Phase #3: Fine-tuning the Attention
Facing the personal.
The useful explanations in Goleman‘s Emotional Intelligence added to my evolving confidence in Burnham’s Rejuv method. Goleman’s description of the prefrontal cortex’s role in emotional memory suggested an explanation for the dense and painful area of Mrs. M’s left brow and orbit. Goleman writes that the key “off-switch for distressing emotion seems to be the left prefrontal lobe. Neuropsychologists…have determined that one of the tasks of the left frontal lobe is to act as a neural thermostat, regulating unpleasant emotions. These prefrontal-limbic connections…are essential for navigating us through the decisions that matter most in life.”11 This explained the furrowed, dense and painful left brow. My fingertips were working right over a link to the sympathetic loop through the amygdala.12 It seemed that the brow musculature was working to augment that intracranial area. To bring a calming influence to the locus of emotional memory deserves our serious attention as bodyworkers. Could this partly explain Mrs. M’s rapid improvements after the use of Rejuv as a regular intervention method?
Again we were working with balance. Now Mrs. M became aware of the subtle balancing of how mental energy is expended. She began choosing whether to invest in an effort, or to simply let go. Her brow became less furrowed, even when she recalled her past pain. Through letting go, she had achieved the ultimate flexibility: her attention moved smoothly through her story, past and present. She learned to balance her projects according to the availability of her natural energy. Mrs. M faced her persona “The Strong Survivor,” who had been driving her into exhaustion.
Phase #4: Accountability
Autonomic conditioning takes a backseat.
“It is a very suicidal act to go on repressing your original face…You are not living, on the contrary you are simply acting… To be dishonest, to be insincere to yourself, is the worst punishment you can give to yourself.”13 So said Amiyo Rhunke in Body Wisdom.
The habit-level had been inaccessible to Mrs. M without manual intervention to awaken her self-perception. The habit-level problem was complicated by longstanding, conditioned autonomic behaviors. She had perceived her lifestyle-in-overdrive as having a protective function. Perhaps even these notoriously resistant problems are accessible when timing and intervention strategy are selected to enhance emotional learning. Weekly Rejuv sessions brought about a softening in her viewpoints. Laughs came more easily.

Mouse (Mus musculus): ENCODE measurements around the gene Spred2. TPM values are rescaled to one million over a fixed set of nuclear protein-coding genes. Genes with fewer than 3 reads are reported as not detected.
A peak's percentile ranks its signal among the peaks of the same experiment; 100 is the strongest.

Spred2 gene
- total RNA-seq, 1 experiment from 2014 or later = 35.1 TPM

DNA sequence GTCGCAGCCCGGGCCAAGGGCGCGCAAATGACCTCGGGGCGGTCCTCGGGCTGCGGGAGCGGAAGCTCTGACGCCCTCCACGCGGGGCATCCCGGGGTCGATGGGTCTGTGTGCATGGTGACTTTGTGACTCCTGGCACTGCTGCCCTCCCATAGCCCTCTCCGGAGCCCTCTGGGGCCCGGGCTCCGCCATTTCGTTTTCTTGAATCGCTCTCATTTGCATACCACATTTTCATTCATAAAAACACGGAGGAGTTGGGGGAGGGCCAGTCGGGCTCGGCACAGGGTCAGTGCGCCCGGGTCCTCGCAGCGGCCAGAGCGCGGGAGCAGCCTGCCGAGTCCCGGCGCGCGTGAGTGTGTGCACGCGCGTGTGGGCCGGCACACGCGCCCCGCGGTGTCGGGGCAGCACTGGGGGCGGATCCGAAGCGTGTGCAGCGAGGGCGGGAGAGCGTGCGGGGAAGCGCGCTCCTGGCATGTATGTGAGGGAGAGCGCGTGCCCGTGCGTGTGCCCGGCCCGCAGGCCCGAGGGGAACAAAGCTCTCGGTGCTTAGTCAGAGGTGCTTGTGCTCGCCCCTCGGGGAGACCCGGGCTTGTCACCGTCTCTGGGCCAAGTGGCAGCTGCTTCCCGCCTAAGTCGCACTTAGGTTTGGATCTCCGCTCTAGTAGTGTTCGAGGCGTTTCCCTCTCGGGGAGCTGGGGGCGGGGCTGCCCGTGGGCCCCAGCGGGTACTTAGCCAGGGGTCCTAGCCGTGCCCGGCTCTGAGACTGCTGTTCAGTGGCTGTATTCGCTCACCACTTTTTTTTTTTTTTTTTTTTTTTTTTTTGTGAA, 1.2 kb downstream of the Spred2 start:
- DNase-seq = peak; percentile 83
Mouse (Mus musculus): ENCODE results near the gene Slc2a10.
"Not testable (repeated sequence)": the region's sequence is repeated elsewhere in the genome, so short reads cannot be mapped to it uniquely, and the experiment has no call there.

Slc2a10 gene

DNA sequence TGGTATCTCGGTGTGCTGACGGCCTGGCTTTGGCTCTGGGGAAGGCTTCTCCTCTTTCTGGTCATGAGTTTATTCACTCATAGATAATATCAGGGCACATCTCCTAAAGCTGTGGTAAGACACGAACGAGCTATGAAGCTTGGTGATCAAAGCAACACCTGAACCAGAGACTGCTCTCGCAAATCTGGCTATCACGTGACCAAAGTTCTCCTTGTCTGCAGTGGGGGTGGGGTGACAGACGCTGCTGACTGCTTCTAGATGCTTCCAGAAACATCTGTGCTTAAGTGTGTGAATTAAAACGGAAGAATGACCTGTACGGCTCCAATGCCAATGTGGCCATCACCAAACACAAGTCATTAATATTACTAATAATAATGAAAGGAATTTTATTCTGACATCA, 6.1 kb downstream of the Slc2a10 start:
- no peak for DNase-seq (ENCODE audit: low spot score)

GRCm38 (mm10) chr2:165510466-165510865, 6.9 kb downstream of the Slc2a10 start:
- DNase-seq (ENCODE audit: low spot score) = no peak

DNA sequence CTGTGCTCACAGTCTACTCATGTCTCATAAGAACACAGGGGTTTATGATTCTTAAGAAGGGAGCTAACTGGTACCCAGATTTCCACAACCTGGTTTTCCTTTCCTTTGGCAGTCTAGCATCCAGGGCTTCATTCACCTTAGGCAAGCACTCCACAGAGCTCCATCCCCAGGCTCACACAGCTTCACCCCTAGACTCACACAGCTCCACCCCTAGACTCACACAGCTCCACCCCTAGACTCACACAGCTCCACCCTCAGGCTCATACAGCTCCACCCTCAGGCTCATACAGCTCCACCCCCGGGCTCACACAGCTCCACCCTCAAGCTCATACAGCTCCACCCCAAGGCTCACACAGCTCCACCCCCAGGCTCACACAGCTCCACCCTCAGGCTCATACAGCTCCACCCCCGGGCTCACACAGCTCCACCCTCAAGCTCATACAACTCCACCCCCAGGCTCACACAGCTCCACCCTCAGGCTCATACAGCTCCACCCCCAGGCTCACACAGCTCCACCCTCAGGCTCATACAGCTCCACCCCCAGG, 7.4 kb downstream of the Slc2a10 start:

The completion of this phase was in the awakening of insight. Mrs. M now sees externally without the anxiety-driven defenses. She sees internally, using insight to bring together a picture including both heart and mind. Her old barriers have transformed into healthy boundaries. Her family notices her honest, open gaze. The “worry wrinkle” between the brows is a less predominant feature of her expression.
Phase #5: Terminal Goal
Awareness of balance as expressed in poise
I conceptualized the final step in this story with the wisdom of Robert Lewis, M.D. Using a Bioenergetic model, he emphasized the necessity of healing the mind/body split in this way: “As long as the respiratory wave does not move the protoplasm of our heads, our thinking will indeed be a superficial head consciousness (the mind as False Self), because it is not infused with the breath of life.”14
First, Mrs. M learned to let her skeletal muscles experience expansion. Next, Mrs. M found her way to visceral openings. Finally, she learned to open up her head, neck and throat, using the Rejuv method. Poise and vitality became sustainable when she opened head and body to the breath rhythm. This means she doesn’t choke off threatening feelings or impulses at the level of the throat. Her open face, clear sinuses and easy yawn demonstrate that her expansion potential can support her psyche. Following Jung’s beautiful words, her rationality is no longer “won at the expense of [her] vitality.”15
Through our three-year journey, Mrs. M’s blood pressure records did not show the expected drop in autonomic arousal we had expected. Today, however, she has relaxed enough to become a non-smoker. With that change, blood pressure measures normalized. Her blood pressure no longer peaks with volatile bursts.
A full bouquet of healthy change is evident in Mrs. M. She had an opportunity to return to her dentist for dentures. Before our treatment episode, the professional had struggled to get the apparatus into her mouth. Recently the same procedure was repeated. The dentist was impressed with the ease of access and normalized sensitivity of the oral cavity. Mrs. M’s lifestyle has softened too. She no longer exercises to exhaustion in order to find sleep.